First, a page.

Q: What are the primary texts of Advaita Vedanta?
A: There are three primary texts of Advaita Vedanta. Together they form what is called the prasthana traya, the “three means” or “three foundations/pillars” of Vedanta.
The first primary text is actually a group of texts called the Upanishads. In turn, the revelations of the Upanishads form the basis of the other two primary Vedanta texts, The Brahma Sutras and the Bhagavad Gita. The Brahma Sutras are an attempt to systematize the teachings of the Upanishads and harmonize their internal inconsistencies. The Bhagavad Gita takes the essential teachings of the Upanishads and puts them into a story form that is easier for people to relate to and learn from.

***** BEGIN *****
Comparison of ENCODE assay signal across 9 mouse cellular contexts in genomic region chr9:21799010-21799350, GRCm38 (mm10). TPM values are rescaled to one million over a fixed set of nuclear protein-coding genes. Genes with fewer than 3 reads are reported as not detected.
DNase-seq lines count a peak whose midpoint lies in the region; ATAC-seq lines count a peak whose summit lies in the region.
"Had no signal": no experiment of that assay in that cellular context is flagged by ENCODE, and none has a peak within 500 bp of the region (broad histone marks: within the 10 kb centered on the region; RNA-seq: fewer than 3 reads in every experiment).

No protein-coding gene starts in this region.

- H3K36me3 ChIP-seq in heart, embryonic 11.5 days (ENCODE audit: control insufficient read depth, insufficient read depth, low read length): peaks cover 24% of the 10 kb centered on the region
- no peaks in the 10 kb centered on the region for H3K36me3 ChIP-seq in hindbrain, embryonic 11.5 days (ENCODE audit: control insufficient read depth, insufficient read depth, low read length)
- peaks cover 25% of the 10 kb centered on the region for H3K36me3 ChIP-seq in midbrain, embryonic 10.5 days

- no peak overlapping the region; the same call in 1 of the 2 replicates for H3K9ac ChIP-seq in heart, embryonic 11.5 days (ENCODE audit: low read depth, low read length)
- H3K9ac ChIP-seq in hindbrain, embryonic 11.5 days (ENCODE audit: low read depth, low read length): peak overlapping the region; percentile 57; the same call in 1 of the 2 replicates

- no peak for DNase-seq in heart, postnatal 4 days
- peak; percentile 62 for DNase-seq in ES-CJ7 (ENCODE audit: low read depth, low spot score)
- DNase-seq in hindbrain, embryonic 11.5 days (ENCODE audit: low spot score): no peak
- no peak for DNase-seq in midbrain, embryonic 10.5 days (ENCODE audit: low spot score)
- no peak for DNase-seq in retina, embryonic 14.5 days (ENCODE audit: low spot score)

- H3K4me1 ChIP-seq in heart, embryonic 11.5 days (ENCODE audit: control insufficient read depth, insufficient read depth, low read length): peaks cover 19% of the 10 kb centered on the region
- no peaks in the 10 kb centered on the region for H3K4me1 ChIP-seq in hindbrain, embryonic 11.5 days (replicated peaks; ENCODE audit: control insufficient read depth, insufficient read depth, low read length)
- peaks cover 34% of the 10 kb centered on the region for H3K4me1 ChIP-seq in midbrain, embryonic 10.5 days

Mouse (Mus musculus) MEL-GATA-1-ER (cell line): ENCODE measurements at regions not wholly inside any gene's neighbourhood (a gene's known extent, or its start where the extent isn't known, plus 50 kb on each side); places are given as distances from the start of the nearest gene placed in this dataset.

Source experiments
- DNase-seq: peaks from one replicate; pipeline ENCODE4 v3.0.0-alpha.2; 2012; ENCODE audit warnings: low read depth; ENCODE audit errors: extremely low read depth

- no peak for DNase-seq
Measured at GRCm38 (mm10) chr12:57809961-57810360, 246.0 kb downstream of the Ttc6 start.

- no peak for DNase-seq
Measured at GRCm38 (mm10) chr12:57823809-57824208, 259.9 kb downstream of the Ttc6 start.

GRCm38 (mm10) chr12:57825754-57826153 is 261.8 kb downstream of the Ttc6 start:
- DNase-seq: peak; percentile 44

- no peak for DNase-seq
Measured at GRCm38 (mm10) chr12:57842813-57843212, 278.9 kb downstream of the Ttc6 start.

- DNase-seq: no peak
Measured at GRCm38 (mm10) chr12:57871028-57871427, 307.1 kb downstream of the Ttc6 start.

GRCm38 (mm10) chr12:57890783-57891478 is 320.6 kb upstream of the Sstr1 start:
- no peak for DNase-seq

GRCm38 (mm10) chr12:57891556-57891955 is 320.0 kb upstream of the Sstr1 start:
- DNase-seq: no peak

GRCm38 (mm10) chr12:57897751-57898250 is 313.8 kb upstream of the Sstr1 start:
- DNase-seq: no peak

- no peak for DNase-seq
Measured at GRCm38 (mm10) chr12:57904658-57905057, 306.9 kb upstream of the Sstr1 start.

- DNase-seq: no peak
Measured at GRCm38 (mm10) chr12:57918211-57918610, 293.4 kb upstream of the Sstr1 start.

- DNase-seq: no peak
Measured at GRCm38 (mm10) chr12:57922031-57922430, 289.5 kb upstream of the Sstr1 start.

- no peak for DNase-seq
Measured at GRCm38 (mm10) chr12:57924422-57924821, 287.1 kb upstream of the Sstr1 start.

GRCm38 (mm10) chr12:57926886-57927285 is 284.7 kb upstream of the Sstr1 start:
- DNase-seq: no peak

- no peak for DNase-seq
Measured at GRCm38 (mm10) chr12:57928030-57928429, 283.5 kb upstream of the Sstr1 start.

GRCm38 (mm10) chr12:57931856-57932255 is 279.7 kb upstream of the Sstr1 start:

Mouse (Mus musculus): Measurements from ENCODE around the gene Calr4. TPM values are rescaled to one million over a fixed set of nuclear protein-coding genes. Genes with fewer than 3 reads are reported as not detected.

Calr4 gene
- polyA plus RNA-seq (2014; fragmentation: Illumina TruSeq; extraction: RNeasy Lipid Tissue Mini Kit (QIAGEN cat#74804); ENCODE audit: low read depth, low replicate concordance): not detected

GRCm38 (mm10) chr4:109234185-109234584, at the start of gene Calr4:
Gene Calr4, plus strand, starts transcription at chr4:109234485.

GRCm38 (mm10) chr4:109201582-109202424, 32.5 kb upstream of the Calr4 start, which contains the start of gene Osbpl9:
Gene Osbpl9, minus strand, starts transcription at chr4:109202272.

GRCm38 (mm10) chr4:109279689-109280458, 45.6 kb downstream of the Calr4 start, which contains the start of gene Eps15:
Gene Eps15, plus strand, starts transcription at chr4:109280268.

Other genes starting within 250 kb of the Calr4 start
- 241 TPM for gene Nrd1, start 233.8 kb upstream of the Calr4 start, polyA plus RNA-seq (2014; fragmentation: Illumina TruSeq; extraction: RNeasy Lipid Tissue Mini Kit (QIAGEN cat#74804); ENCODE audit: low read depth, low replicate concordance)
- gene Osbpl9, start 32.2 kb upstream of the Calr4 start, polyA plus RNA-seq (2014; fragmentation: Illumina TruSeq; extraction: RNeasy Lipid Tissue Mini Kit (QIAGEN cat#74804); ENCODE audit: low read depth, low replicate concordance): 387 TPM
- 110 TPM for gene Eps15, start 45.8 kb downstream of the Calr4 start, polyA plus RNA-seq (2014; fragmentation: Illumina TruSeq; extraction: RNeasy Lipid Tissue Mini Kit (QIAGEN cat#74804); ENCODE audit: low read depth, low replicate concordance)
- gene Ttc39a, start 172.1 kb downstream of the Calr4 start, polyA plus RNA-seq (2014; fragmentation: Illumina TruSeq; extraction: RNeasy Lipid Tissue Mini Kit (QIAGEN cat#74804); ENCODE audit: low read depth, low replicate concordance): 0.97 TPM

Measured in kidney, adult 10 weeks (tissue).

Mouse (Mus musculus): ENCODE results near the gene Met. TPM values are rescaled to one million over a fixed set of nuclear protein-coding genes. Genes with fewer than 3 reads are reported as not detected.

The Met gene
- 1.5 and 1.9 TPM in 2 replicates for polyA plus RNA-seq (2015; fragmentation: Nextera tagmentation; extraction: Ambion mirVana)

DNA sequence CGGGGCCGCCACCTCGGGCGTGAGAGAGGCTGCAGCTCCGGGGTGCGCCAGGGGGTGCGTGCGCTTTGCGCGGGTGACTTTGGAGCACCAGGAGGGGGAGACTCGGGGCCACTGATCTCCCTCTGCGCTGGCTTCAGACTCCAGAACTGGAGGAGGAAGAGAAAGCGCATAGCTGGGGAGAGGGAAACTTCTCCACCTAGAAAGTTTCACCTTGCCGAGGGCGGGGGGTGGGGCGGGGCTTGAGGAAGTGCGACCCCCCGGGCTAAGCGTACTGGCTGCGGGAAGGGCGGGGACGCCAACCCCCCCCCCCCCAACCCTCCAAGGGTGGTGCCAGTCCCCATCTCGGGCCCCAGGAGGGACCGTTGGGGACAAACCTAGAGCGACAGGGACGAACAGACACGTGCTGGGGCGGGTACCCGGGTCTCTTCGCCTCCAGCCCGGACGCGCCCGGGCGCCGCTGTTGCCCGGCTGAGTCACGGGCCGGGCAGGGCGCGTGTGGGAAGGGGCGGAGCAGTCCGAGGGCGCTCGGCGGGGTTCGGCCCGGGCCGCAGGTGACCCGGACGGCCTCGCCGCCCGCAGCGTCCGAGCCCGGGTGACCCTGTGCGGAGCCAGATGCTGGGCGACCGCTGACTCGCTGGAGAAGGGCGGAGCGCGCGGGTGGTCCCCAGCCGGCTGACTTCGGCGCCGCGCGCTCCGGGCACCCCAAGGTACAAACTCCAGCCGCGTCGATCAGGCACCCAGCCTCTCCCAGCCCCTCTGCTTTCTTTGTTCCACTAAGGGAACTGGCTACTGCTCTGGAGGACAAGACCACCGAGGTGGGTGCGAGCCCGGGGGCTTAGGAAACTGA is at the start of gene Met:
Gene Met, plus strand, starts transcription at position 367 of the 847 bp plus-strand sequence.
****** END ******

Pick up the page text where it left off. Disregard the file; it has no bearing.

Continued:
A note: There are many Upanishads but the ten most commonly cited by Vedanta are: Aitreya, Brihadaranyaka, Chandogya, Isa, Kena, Katha, Mandukya, Mundaka, Prashna and Taittiriya. These are considered to be the mukhya (primary) Upanishads because they were commented on by Shankaracharya, Advaita Vedanta’s greatest teacher. Shankara also supposedly commented on the Svetasvatara Upanishad but because the style of this commentary differs from his commentaries on the ten other Upanishads (as well as the style of his commentaries on the Bhagavad Gita and Brahma Sutras) it is widely believed to be spurious. Some, however, claim that the Svetasvatara commentary was originally an authentic work of Shankara but was later heavily re-worked by other authors to arrive at its present form. As such, it’s still thought of as a useful tool for teaching Vedanta. But it’s not considered to be a reliable guide to Shankara’s interpretation of Vedanta.
Another significant Upanishad, despite not being commented upon by Shankara, is the Kaivalya Upanishad.
Hope that helps – Vishnu